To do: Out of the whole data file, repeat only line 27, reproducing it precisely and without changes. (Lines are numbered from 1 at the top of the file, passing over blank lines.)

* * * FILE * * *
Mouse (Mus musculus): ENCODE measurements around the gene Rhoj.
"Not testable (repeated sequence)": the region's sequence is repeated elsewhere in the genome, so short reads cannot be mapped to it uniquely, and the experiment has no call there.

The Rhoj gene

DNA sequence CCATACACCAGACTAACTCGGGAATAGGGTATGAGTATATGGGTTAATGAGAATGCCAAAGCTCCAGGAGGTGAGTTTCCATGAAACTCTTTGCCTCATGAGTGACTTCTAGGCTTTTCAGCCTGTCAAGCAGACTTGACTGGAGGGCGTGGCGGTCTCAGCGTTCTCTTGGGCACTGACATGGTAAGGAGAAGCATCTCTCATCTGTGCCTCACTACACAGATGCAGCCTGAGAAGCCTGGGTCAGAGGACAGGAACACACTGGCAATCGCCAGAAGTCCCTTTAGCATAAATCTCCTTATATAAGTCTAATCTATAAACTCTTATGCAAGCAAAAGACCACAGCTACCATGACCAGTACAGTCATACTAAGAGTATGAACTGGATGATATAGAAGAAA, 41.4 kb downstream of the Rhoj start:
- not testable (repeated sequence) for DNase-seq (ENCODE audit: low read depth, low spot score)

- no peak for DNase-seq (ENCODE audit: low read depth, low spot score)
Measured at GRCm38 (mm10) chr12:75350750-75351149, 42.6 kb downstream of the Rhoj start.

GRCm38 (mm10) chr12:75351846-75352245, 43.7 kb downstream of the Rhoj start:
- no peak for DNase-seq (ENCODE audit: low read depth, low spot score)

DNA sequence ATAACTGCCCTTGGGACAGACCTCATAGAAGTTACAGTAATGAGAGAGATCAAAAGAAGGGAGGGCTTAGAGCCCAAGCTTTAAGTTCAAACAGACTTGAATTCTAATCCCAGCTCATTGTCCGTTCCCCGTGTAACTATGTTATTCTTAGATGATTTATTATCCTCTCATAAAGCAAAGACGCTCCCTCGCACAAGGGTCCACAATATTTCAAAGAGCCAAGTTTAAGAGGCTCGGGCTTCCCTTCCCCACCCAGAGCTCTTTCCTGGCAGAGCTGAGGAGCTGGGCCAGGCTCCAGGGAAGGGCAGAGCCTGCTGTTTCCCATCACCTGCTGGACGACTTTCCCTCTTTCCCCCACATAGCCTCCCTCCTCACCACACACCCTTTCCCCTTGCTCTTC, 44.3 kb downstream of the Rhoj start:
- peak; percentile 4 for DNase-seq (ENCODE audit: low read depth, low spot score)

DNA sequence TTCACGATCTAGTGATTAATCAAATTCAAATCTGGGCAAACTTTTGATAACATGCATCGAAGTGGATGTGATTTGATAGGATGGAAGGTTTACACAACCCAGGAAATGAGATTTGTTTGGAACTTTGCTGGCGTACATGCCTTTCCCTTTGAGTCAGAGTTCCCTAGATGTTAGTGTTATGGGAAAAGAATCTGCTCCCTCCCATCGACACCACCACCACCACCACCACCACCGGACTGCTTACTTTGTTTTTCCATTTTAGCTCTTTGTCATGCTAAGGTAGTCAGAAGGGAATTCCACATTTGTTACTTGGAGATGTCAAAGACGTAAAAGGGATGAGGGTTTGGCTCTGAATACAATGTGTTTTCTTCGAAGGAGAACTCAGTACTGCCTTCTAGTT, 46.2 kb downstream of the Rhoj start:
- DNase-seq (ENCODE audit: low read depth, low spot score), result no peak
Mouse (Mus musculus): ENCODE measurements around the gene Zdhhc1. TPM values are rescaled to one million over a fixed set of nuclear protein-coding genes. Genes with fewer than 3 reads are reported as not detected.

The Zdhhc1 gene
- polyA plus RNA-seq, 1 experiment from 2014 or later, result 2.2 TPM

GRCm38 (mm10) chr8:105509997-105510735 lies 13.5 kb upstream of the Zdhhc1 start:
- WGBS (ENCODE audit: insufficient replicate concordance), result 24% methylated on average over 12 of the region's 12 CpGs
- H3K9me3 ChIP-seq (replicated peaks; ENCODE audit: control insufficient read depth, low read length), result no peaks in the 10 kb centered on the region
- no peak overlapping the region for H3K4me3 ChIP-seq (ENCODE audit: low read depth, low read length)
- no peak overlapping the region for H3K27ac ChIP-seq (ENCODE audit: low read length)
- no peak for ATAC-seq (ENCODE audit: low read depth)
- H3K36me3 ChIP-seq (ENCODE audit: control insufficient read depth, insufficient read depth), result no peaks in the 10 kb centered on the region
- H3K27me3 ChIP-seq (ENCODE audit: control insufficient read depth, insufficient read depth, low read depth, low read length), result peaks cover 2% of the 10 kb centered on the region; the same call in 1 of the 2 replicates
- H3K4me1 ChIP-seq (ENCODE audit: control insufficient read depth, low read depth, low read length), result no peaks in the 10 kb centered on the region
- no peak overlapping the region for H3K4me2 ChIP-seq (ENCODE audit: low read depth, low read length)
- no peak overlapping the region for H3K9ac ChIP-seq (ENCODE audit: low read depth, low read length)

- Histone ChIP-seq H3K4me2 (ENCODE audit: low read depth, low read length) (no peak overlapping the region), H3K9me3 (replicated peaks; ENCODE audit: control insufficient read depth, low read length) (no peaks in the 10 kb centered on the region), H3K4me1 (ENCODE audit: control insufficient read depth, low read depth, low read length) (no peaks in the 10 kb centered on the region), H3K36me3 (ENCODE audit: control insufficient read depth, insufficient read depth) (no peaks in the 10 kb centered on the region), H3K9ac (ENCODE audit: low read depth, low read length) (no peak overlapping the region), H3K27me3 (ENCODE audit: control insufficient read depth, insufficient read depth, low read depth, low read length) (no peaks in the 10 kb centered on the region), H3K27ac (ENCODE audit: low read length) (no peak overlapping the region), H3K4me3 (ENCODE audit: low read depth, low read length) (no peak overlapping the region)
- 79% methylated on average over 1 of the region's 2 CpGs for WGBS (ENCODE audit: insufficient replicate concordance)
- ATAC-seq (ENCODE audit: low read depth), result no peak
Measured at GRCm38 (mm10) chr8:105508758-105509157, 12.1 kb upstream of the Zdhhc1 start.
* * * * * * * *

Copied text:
- no peak overlapping the region for H3K9ac ChIP-seq (ENCODE audit: low read depth, low read length)